Kelly saddened, disappointed

Updated: September 2, 2009, 8:24 PM ET
ESPN.com news services

Paul Kelly remains saddened and somewhat angry three days after his stunning dismissal as head of the NHL Players' Association.

"I'd say that unless someone has gone through this type of experience, it's difficult for people to fathom the range of emotions, the stress that you feel," Kelly said Wednesday during an interview with ESPN.com.

"It's been an excruciating past three days. I can't say that I've fully come to grips with all of my emotions. I'm still feeling a tremendous degree of sadness and disappointment and still an element of shock.

"I think it's going to take more time for some of those feelings to dissipate. There's a tinge of anger in there as well. But you know what, I'm a big boy and I'll go forward and deal with it as best as I know how."

Paul Kelly
Bruce Bennett/Getty ImagesThe NHLPA announced Monday that its executive board had voted to remove executive director Paul Kelly. He held the job for less than two years.

The union had announced Monday at its annual meeting that its executive board, which is made up of one player from each of the 30 teams, had voted "overwhelmingly" to remove Kelly, who held the job for less than two years.

NHLPA interim ombudsman Buzz Hargrove delivered a report to the executive board Sunday night expressing his concerns about Kelly's leadership.

"There was no one issue that you could point to," Hargrove told ESPN.com. "It was a combination of issues that have developed over a 21-month period that led the board to the conclusion that they just did not have the trust and confidence in Paul's leadership going ahead."

It is believed Kelly's transgressions include his treatment of staff members in Toronto, his perceived closeness to the media and a feeling that he was too friendly with the league and its owners. In addition, Kelly was criticized for not developing relationships with the players.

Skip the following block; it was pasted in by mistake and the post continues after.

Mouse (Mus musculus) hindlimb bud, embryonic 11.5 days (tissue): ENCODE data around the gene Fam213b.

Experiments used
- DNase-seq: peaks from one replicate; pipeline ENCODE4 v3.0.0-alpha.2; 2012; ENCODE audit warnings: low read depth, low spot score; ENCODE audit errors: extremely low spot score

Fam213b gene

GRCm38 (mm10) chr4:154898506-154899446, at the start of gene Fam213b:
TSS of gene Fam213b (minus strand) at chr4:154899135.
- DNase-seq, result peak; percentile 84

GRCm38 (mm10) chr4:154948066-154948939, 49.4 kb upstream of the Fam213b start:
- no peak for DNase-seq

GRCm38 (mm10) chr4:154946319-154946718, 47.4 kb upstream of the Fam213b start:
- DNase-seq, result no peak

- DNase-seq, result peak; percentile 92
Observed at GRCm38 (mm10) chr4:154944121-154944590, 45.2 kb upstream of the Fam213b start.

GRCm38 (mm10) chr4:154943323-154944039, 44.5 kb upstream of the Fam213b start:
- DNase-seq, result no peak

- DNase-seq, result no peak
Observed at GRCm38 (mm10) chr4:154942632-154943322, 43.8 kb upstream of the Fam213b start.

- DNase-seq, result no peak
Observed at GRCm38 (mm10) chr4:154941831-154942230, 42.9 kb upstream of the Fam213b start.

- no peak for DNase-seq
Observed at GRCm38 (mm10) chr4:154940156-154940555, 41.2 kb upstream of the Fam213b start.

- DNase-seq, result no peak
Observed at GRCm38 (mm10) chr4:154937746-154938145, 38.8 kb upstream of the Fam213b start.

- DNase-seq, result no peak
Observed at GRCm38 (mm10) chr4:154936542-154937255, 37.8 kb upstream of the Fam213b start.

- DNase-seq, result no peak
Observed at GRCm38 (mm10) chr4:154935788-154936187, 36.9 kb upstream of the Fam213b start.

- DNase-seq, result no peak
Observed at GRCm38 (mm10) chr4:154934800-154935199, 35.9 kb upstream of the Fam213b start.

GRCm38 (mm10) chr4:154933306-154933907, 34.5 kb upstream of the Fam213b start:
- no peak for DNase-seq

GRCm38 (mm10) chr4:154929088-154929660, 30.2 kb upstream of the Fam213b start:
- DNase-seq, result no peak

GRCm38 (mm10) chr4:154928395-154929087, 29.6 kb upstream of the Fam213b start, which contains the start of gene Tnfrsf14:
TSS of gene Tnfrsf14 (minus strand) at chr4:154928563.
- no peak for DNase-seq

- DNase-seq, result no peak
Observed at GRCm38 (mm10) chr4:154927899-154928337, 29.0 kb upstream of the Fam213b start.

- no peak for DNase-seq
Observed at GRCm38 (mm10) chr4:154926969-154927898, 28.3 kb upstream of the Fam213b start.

Kelly disagreed with that assessment, saying he regularly met with players, attended games and visited practice facilities.

"I used to send written notes and text messages to players on a daily basis," Kelly said. "I used to watch games in the evening and the following morning if a guy had done something terrific or a guy had suffered an injury, I would almost always drop a note to that guy. I had a steady and extensive level of contact with players. I really don't accept for a minute the suggestion that I didn't do enough to connect with my players."

Hargrove's report wasn't the only information player reps were presented Sunday night. Player reps Matt Stajan (Maple Leafs), Mike Komisarek (Maple Leafs), Brad Boyes (Blues) and Andrew Ference (Bruins) were appointed back in Las Vegas in June, along with a human resources consultant, to do a review on the union's operations, and all four players were involved in interviewing office staff. Their findings were also shared.

NHLPA executive Ian Penny was named interim leader. The union said it would immediately assemble a committee to find a replacement.

Pat Flatley, the union's assistant director of player affairs, and Bob Lindquist, an accounting consultant who was considered by some to be the leading financial mind at the union, also resigned from their posts in the wake of Kelly's firing.

Flatley, who had been working with the NHL until a year ago, was director of player affairs as Glenn Healy's right-hand man. Lindquist was hired by the players' association in February 2008.

Kelly was hired in October 2007 following the firing of Ted Saskin, who was alleged to have ordered the spying of NHLPA player e-mail in the midst of a membership uprising against his leadership.

Before joining the NHLPA, Kelly was a partner at Kelly, Libby & Hoopes, a Boston law firm that specializes in internal investigations and complex civil and administrative litigation. He previously served as an assistant U.S. attorney for the District of Massachusetts, and was involved in the investigation of former NHLPA leader Alan Eagleson.

Information from ESPN.com's Pierre LeBrun and The Associated Press was used in this report.

ALSO SEE